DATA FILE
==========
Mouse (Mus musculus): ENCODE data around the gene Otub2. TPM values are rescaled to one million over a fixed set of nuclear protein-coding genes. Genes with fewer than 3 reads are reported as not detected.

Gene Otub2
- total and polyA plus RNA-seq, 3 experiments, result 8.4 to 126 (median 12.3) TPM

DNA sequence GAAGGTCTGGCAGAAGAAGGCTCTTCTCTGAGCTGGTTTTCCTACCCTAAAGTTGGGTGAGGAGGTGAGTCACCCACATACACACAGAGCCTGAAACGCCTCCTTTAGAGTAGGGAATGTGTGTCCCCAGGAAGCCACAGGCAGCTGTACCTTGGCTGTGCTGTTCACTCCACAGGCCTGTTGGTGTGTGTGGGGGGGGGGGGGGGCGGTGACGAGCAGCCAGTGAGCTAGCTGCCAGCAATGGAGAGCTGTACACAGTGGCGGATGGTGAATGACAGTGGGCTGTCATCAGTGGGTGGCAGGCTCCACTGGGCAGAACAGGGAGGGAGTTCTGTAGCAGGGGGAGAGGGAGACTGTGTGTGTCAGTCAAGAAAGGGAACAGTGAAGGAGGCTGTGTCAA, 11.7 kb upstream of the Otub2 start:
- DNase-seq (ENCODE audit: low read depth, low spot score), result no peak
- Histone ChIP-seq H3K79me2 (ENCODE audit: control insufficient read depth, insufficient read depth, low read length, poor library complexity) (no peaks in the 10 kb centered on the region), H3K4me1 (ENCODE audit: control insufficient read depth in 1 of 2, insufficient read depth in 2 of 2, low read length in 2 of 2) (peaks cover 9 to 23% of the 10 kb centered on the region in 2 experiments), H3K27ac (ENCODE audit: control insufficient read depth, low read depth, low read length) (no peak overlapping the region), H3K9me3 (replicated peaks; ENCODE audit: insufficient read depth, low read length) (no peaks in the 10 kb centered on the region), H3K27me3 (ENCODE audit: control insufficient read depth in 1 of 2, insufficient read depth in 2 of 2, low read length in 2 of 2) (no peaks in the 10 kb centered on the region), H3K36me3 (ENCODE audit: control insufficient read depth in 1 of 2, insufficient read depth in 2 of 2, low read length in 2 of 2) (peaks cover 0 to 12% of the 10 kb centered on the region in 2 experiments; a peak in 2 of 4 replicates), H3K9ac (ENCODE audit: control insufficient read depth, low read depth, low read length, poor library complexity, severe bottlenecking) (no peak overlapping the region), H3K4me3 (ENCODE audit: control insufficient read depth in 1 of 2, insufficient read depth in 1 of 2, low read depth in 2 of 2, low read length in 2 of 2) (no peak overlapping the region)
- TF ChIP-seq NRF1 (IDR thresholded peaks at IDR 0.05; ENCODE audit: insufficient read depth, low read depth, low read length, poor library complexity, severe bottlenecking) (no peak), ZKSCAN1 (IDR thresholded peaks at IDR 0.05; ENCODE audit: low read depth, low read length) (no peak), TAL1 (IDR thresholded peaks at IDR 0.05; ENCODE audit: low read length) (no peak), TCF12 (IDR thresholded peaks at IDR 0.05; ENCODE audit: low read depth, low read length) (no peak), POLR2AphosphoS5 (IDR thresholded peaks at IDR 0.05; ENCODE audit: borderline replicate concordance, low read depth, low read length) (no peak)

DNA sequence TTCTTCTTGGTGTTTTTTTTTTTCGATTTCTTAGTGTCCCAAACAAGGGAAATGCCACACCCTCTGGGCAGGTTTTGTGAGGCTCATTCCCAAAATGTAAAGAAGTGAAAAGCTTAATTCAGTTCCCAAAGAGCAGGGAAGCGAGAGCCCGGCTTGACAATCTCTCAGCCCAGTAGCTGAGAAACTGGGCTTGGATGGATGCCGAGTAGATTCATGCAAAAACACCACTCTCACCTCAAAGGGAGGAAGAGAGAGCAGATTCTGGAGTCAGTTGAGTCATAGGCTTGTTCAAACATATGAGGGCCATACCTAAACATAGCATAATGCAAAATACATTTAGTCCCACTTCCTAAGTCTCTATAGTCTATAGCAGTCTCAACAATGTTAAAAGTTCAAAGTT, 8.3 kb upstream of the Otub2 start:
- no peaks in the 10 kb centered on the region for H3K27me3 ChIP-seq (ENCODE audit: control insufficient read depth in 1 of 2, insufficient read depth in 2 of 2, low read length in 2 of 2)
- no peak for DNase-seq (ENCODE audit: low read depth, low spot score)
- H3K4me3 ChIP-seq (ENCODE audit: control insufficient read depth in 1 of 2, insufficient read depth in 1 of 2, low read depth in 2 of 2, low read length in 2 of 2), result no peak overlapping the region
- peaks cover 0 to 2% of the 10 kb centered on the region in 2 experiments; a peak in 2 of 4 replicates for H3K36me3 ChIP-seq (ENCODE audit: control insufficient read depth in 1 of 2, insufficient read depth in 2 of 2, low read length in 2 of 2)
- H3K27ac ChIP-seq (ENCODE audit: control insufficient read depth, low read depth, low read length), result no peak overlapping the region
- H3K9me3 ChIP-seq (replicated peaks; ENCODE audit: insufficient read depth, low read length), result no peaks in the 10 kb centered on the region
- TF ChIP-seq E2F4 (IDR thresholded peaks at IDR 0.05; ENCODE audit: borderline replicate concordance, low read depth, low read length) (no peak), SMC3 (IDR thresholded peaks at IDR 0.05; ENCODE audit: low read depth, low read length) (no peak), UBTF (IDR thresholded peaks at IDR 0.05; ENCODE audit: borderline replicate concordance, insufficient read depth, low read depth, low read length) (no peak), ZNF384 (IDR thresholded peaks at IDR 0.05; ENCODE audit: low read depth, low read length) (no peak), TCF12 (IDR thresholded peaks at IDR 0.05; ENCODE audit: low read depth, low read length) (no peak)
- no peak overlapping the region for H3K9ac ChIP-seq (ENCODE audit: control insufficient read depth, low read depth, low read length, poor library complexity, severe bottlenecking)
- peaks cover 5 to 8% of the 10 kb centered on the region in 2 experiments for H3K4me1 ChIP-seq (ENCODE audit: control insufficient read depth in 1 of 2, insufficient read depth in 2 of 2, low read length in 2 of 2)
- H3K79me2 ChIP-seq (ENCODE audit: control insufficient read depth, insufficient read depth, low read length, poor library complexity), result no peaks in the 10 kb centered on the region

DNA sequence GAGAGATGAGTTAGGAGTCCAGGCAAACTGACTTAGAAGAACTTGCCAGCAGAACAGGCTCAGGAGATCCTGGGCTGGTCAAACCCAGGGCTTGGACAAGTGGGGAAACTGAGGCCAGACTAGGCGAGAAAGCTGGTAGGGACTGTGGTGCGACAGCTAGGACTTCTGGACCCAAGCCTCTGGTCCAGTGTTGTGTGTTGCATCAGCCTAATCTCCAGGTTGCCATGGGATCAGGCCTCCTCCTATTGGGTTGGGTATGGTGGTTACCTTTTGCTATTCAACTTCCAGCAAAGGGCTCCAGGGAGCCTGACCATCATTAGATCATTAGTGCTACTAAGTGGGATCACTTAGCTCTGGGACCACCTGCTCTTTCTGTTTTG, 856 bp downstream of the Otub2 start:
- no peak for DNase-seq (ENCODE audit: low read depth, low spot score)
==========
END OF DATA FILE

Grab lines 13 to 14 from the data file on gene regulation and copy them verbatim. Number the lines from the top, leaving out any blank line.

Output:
- H3K27ac ChIP-seq (ENCODE audit: control insufficient read depth, low read depth, low read length), result no peak overlapping the region
- H3K9me3 ChIP-seq (replicated peaks; ENCODE audit: insufficient read depth, low read length), result no peaks in the 10 kb centered on the region